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Masters Show!

29 Aug

Saturday 27 August, 2011

A year ago that date was impossible to imagine and seemed so very far away, but how quickly it arrived.

What would I have done? What would be the result of this enormous tangent to my life..?

Now we know…

The morning started off with an introduction from Prof Tom Inns, Dean of Duncan of Jordanstone College of Art and Design (DJCAD), another intro from course director Hazel White and then a series of talks from Masters students past and present.

While we tried to capture the talks on Video only three worked out… mine is posted here and Hazel’s and past Masters student Danielle Hu will follow soon.

Looking forward to Tuesday’s Healthcare day and the rest of the week I’ll be around for tours and chats, so please get in touch if you are interested in a viewing.

You can find out more about the projects by:

• visiting the official DJCAD website,

• following the hashtag #mastersshow on twitter (@onthesuperfly)

• or using the same hashtag on Instagram where I’m collating images of the projects in various stages of completion

It’s been a fantastic year, thanks to all concerned:
I have had fantastic support from Rick Curran who designed the web elements of this project. Kenji Lamb (JISC RSC) for allowing me to test out games at Game To Learn and speak about The Mystery of the QR Codes at Open for Education; and Tristan Henderson (St Andrews University) for the opportunity to send PHD summer school students around St Andrews searching out QR codes in the rain
I would also like to thank: Derek Robertson (Learning and Teaching Scotland), Gary Penn (Denki), Divya Jindal-Snape and Fiona McGarry (Dundee University).

But finally special thanks to my family, my wife in particular, for giving me this opportunity.

Please visit us and see what we have to offer… we’ve done all this great ‘stuff’ and we want to do something with it!

Meta Maiden… part two

25 Jul

A 'real' picture of Maiden front-man Bruce Dickinson

In August of 2000 I travelled with my wife to Glasgow’s City Centre music festival, ‘Glasgow Green‘. I have many memories of that day… the afternoon was glorious sunshine while the evening was wet and foggy! I was gutted (and grumpy…) that we arrived too late to see a band whose name I can’t even remember now… and the highlight was seeing Beck, for the second time that year, put on a great show. I took with me my newly purchased Fuji 3.4 mega pixel digital camera (check me out!). I can clearly recall feeling quite nervous and vulnerable as, in 2000, the glow of the little backlit screen that we take so much for granted in 2011, was drawing attention to an unusual and expensive device. Many bands and palls were captured on that device that day… stills and video..!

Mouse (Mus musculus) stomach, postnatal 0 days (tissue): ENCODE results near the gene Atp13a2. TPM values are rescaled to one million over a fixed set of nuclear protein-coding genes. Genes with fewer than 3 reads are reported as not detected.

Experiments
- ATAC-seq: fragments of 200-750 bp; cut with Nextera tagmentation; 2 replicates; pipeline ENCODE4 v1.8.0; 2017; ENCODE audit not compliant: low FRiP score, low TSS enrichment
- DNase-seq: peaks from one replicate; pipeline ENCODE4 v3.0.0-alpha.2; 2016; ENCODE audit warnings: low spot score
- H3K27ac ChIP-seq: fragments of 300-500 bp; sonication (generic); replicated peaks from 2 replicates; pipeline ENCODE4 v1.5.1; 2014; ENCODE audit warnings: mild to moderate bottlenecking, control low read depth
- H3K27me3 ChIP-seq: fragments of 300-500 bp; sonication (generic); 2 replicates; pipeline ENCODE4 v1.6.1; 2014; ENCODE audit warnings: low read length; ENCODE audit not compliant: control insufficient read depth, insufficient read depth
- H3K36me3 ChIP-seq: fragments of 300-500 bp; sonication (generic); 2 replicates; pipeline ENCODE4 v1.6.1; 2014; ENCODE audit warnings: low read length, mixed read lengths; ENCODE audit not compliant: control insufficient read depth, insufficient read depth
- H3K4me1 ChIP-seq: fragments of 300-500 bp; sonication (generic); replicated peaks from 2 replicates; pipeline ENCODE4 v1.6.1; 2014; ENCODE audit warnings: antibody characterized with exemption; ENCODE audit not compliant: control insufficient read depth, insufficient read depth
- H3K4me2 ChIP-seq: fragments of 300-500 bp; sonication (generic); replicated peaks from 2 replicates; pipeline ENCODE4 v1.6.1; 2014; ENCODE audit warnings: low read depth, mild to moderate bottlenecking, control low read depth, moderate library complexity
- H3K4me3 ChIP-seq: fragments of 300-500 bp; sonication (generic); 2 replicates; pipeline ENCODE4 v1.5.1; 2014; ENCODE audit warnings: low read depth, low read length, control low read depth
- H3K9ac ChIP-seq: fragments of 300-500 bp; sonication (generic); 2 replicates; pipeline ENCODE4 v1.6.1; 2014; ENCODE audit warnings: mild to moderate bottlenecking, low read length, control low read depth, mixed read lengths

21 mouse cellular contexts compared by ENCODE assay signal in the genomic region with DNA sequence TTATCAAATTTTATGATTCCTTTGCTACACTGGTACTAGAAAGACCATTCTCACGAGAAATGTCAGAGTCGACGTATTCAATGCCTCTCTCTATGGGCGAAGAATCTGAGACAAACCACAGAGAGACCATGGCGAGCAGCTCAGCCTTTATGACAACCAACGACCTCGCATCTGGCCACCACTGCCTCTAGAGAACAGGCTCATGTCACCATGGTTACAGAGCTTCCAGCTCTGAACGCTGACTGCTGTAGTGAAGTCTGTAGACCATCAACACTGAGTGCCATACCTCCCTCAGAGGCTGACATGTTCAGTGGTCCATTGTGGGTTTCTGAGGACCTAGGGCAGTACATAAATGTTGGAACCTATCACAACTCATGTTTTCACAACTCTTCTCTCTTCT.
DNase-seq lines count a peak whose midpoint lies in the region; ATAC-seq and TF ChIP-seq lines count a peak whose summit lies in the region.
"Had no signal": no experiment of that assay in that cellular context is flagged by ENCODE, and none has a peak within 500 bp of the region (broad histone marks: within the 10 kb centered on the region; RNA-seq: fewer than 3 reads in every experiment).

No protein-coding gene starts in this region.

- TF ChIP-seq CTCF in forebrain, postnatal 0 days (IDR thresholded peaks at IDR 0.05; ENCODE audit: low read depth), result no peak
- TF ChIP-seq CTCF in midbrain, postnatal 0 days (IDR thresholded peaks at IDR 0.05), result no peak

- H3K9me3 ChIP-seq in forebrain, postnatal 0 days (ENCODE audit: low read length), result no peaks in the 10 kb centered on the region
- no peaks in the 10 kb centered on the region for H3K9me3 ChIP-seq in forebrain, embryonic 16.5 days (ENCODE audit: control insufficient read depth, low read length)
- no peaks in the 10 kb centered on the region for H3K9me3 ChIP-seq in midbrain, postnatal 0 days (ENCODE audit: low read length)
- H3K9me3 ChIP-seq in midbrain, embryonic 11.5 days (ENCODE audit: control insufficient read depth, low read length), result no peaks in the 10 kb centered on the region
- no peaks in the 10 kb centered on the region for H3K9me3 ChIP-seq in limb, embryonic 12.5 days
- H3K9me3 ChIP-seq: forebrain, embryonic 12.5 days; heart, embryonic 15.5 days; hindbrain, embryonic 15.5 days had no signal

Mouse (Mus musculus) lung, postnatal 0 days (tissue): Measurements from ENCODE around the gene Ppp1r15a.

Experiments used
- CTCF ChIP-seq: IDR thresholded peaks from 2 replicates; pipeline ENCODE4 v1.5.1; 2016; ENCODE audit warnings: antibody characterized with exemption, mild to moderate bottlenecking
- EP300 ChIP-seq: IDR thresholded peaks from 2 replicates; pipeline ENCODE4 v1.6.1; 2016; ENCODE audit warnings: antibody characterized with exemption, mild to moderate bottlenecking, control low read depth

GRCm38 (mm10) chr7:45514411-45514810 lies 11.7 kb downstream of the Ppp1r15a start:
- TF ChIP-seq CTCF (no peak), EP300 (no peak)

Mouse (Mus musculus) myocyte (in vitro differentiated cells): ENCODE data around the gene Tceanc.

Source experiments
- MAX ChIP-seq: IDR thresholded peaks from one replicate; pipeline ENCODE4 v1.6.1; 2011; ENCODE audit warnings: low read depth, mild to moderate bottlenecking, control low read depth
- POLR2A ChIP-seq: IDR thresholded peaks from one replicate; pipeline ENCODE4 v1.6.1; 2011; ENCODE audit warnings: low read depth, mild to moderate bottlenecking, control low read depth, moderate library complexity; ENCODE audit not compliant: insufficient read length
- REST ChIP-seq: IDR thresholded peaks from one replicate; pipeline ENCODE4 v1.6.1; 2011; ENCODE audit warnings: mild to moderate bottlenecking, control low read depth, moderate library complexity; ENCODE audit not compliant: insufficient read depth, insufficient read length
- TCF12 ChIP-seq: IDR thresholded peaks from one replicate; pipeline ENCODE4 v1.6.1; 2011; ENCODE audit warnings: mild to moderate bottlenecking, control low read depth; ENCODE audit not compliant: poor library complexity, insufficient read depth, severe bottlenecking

Like I said, many ‘crystal clear’ memories of the day. None quite so vivid however than the memory of accidentally deleting all of those images, the very next day, while demonstrating the ease of use to my dad! Hmm…

I started off my last blog post with the news that within two hours of the concert I was at finishing there were already two clips of the show on YouTube… within 24hours there were almost 60.

On Wednesday (20 July, 2011) I was at an Iron Maiden gig in Glasgow. I last saw them in the same venue in 2006. While the collection of this data is hardly scientific, it’s useful in that, arguably, they are ‘like-for-like’ concerts five years apart (same band, same venue, most probably a large overlap in fans attending with a few new fans too young to attend five years ago…) and therefore comparable and reasonable data upon which to make comparisons and assumptions.

As the gig kicked off, the second thing I noticed (after the huge screens.. grrr) was how many cameras and camera phones were being pointed stage wards. The increase I would roughly approximate as ten-fold. Every fourth or fifth person would occasionally hold up an image capturing device of some description to document, in stills or in video, the ‘moment’.

Is it just me or …? Using a camera at a gig is challenging operation. Keeping the device steady, avoiding heads in the foreground, checking the battery level… oh, and trying to watch the band through the two inch screen. The irony is that all of the ‘moments’ that are captured during ‘live’ experiences, such as this, are the ones that are not actually ‘experienced’..!

A picture of a picture! One of the big screens at Maiden's show!

I understand that what’s captured is ‘part’ of the ‘thing’ we experienced and so of course, for many reasons, it ‘is’ valid. BUT, there is no doubt that for those few minutes or even seconds, we are actually being taken ‘out of’ the ‘moment’ and into a different experience altogether.

I think on some level, anyone who has tried to use a camera in these, or similar circumstances, understands that it’s awkward but we put up with it because… well, all sorts of varied and personal reasons. Amongst them, I assume, is the ‘evidence‘ factor: “I was at the gig, here is my evidence.”